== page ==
By Shaun Smillie, Gill Gifford, Louise Flanagan and Niels Posthumus
Just weeks before Carl Niehaus confessed to his fraudulent activities and financial woes, he paid R35 000 lobola for his new wife.
The Star has learnt that Niehaus, 49, made the lobola payment for his third wife, Mafani Gunguluza, 31, in two instalments, at a time when he was battling to pay the rent on his luxury mansion in Midrand. The lobola party was apparently held a few weeks ago at Gunguluza's home.
The couple apparently married in September last year. Die Burger reported that in their prenuptial agreement the month before, Niehaus listed his personal wealth as R12,5-million.
Gunguluza is described as an experienced and innovative businesswoman in her biography on the website of M&C Investments Holdings, her business with Niehaus. She is a director of several companies and a member of the South African Women Entrepreneurs' Forum.
M&C Investments Holdings is not registered. However, both Niehaus and Gunguluza are directors of the similarly named R&C Investments Holdings, which they both joined in February last year.
Online documents and websites linked to Niehaus have been deleted, while the website for M&C Investments Holdings has been removed.
Niehaus's blog on LitNet, Carl se Agtertuin (Carl's backyard), is gone. Online copies of his CV - with false claims of qualifications and connections - have gone.
On Thursday, one of Niehaus's friends spoke of his disappointment. Bart Luirink, editor of the Dutch Zuidelijk Afrika Magazine and a former member of the Dutch anti-apartheid movement, has known Niehaus for years.
At one stage, he lived near the Niehaus family in Yeoville, Joburg, and often met him while Niehaus was the ambassador in Holland.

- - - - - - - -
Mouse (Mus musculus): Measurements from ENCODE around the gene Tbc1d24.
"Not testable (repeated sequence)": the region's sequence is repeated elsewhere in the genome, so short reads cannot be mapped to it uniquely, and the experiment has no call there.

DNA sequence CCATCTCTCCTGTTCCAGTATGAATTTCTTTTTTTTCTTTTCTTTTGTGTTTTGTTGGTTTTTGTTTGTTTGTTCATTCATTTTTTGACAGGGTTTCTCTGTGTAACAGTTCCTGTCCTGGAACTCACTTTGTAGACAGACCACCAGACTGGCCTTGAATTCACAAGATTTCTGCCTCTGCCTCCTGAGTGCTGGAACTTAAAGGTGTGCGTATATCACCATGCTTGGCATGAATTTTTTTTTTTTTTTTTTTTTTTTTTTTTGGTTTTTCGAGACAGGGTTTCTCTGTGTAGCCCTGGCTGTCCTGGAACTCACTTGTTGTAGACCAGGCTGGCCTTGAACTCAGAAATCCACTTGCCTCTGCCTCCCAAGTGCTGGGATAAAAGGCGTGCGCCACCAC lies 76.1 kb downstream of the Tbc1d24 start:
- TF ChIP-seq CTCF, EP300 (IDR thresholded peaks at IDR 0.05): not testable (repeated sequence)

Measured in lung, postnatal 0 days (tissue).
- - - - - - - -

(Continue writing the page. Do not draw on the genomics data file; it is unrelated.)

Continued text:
"I think he was really one of the best we ever had in Holland," Luirink said of Niehaus's ambassadorship. "He was a very good friend of the Queen's (Beatrix) husband, (late) Prince Claus."
Luirink admitted now doubting the truth of Niehaus's claim in 2001 that he had leukaemia, saying he thought this was an excuse to resign his ambassadorship, and even his June 2008 claim that he was gang-raped in prison the night before he was sentenced for treason in 1983.
"I don't know about the whole rape story, whether it was a PR exercise," he mused.
"We're puzzled. If it happened, it must have been a horrifying experience. But since so many things did not happen and are not true, I start to question it."
Like others, Luirink questioned why Niehaus aired his rape claims on his blog in an open letter written to his 11-year-old daughter, calling it "perverse" to write such a thing to a child.
Luirink said that if the claim had been invented, Niehaus may have done this to increase his political credibility.
He said Niehaus had been bitter about the ANC under then president Thabo Mbeki having no place for whites who had been part of the struggle during the apartheid years, in favour of whites who joined the ANC after its unbanning.
"So emphasising your participation in the struggle might be a tool for belonging," he said.
Luirink wrote a lengthy open letter to Niehaus last week on his blog in response to the Mail & Guardian's interview with Niehaus in which he admitted his fraud and financial woes.
But after a week of further revelations of Niehaus's fraud, Luirink wrote a second, angrier blog. "Seek a therapist, Carl. Goodbye," he wrote.
Yesterday, the leader of the opposition in the Gauteng Legislature, Jack Bloom, claimed that the document Niehaus forged when he was CEO of the Gauteng Economic Development Agency (Geda) was not just a letter to a business as he claimed, but the minutes of Gauteng's provincial executive.
Premier Paul Mashatile was finance MEC at the time and responsible for Geda.
"It was a forged version of the minutes of the executive council conferring authority on a company to lease buildings for government departments. This is why it had the signatures of four MECs, including Mashatile, Ignatius Jacobs, Angie Motshekga and Khabisi Mosunkutu," said Bloom.
"I find it hard to believe that any of these MECs did not hear about these forged signatures. If they did know, yet did nothing to ensure a prosecution, they were an accessory to corruption after the fact.
"They can all expect a visit from a friendly detective to explain themselves in this matter."
Bloom also accused Mashatile of hiring Niehaus as CEO of Geda in 2005 contrary to procedures, because the job was not advertised.